If you have access to software or electronics that slows the music down, then you can record the chord in question, and isolate it so that it plays over and over. Then you can pick it out note for note until you get a precise match for your ear.
If you can't slow it down to do that, then you have to keep replaying the music over and over on the cassette/CD/turntable, and do essentially the same thing. I start with the bass note, or root of the chord first, trying to get a match for the root. That at least tells you what the root chord might be, for example a C-something. Once that's decided then you can try all variations of the C chord that you know (e.g., C7, Cm, Cm7, Cmaj7, C6, etc etc), playing them along with the music, hoping that you come up with a match. Only thing is, you have to be pretty familiar with a lot of chord variations.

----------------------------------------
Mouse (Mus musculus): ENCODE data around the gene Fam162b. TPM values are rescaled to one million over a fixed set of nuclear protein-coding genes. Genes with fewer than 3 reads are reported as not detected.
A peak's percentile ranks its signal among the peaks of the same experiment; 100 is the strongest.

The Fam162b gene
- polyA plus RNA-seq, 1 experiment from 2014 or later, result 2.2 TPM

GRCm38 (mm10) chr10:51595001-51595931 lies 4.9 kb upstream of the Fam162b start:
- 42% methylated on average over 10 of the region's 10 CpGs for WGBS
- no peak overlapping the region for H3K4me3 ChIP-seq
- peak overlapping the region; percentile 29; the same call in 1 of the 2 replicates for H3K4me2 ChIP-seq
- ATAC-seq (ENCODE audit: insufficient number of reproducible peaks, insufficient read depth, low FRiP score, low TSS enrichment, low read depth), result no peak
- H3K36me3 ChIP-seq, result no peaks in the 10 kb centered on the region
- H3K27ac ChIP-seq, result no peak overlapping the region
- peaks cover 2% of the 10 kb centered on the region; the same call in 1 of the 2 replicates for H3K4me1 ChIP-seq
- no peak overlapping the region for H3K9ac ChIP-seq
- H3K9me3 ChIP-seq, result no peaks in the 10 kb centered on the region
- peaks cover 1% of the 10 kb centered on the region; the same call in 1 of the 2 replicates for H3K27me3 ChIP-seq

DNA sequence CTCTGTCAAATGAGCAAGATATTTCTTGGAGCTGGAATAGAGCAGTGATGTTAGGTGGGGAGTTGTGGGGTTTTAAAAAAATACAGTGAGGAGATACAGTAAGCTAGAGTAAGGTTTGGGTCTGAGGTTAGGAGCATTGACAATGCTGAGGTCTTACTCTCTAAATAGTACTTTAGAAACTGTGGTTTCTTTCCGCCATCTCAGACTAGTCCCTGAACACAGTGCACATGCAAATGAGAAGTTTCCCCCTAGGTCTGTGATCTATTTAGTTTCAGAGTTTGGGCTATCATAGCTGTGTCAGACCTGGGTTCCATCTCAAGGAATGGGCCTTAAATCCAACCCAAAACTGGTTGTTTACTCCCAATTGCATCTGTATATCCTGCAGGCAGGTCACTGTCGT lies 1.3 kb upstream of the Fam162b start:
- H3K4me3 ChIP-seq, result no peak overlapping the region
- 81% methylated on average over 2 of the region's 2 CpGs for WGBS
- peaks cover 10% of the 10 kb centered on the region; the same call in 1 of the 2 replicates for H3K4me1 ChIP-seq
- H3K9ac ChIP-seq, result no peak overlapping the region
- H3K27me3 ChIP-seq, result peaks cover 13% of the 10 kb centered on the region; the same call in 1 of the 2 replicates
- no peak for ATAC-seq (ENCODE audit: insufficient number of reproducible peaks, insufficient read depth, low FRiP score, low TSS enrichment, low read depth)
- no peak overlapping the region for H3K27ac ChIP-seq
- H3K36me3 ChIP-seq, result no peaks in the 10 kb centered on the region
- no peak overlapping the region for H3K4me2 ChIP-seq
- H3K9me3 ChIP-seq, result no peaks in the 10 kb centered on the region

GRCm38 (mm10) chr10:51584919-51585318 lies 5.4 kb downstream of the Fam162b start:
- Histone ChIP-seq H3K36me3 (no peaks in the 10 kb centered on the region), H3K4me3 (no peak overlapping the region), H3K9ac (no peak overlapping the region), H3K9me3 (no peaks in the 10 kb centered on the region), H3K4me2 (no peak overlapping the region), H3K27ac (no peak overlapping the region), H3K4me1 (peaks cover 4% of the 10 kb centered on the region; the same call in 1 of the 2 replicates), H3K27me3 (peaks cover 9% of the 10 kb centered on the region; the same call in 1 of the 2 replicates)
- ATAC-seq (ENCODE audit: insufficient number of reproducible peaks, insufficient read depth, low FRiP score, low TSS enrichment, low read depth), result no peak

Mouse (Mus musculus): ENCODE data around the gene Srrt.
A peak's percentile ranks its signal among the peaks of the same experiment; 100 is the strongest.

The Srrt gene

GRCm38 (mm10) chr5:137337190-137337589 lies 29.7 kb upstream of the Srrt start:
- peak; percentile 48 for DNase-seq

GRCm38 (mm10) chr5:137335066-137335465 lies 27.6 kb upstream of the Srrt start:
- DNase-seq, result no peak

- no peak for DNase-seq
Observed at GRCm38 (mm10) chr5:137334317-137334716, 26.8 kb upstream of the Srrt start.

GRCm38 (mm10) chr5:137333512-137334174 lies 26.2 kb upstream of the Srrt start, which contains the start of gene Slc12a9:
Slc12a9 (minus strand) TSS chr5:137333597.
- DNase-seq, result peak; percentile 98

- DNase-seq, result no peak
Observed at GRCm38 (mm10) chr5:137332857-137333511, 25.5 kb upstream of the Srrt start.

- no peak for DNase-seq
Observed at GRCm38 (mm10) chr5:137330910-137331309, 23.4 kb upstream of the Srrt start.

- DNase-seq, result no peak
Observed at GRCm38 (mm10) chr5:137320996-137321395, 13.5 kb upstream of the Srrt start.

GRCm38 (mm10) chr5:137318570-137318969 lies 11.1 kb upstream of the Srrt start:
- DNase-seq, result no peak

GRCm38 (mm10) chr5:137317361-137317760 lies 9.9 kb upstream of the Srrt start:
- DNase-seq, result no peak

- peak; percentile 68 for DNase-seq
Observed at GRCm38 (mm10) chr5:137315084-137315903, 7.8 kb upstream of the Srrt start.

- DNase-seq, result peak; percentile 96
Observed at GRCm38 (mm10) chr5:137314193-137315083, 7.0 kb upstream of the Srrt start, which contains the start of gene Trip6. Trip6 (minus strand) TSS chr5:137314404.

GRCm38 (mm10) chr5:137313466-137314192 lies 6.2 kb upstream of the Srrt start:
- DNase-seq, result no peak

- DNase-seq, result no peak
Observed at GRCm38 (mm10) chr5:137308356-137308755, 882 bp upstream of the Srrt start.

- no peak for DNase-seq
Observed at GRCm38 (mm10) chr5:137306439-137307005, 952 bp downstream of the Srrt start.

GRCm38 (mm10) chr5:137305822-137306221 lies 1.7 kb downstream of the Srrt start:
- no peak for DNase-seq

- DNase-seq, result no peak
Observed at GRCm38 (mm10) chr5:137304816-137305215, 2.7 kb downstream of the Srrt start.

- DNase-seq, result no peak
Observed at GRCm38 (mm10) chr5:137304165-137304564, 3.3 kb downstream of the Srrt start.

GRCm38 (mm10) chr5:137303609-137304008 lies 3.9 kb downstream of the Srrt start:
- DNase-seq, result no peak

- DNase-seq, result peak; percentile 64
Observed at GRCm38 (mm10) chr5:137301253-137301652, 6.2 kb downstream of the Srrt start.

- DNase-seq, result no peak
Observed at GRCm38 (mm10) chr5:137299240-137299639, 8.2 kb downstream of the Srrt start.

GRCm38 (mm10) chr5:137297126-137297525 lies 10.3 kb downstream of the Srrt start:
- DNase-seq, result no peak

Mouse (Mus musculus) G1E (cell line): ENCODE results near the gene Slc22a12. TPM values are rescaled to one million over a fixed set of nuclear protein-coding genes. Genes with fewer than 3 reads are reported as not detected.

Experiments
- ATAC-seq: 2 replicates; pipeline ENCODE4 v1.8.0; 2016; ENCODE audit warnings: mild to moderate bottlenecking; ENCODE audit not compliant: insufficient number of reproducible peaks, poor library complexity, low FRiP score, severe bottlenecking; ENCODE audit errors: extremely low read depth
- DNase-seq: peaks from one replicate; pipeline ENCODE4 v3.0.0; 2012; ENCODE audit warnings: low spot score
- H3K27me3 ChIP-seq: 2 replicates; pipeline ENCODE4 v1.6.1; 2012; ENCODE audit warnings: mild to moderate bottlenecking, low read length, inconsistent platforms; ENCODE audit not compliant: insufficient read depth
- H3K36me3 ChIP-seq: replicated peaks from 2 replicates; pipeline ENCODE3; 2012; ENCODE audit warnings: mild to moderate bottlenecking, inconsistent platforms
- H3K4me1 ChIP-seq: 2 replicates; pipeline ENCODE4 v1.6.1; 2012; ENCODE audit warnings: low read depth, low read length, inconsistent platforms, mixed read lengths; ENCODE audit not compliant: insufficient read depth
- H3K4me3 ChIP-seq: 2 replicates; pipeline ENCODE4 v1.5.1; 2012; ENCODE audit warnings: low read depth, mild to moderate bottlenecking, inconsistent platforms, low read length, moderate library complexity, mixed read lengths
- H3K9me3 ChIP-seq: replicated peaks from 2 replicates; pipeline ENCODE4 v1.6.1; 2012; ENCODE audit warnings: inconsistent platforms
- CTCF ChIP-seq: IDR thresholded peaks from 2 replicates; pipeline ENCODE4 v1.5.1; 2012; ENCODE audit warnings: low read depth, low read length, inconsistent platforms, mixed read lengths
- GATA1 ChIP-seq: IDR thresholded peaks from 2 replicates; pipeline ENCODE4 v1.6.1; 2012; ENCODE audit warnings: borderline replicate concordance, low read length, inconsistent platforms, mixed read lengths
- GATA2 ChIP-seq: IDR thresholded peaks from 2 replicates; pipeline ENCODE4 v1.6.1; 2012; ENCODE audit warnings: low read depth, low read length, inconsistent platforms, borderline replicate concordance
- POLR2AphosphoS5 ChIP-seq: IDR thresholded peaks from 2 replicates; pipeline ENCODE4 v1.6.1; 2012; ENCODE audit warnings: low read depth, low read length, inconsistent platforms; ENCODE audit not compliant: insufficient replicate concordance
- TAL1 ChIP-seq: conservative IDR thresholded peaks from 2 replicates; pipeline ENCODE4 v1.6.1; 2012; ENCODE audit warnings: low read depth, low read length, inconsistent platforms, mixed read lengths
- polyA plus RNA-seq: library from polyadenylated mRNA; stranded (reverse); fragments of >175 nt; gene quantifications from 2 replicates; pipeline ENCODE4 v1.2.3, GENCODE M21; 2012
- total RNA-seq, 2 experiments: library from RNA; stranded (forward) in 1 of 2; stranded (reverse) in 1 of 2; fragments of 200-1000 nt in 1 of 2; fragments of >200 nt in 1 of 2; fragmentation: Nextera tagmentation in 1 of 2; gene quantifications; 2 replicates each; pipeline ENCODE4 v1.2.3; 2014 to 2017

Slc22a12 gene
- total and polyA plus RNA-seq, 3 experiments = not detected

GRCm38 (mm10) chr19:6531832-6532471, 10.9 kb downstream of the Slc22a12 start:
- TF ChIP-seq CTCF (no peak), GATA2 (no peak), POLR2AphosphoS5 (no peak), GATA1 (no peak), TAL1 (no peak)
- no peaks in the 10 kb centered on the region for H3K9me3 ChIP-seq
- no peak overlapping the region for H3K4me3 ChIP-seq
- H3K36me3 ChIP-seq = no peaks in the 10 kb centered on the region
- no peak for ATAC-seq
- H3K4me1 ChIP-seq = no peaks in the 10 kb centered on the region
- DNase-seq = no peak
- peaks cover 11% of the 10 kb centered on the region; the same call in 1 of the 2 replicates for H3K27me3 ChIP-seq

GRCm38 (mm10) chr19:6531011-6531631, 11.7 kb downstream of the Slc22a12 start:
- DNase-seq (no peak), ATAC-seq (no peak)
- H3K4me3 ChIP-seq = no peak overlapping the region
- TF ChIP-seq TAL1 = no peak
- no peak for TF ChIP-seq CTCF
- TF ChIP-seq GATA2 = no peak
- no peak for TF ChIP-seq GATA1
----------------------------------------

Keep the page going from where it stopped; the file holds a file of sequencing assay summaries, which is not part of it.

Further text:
Not very scientific I'll admit....but it works for me - most of the time - as long as the chord isn't some weird dissonant jazz chord.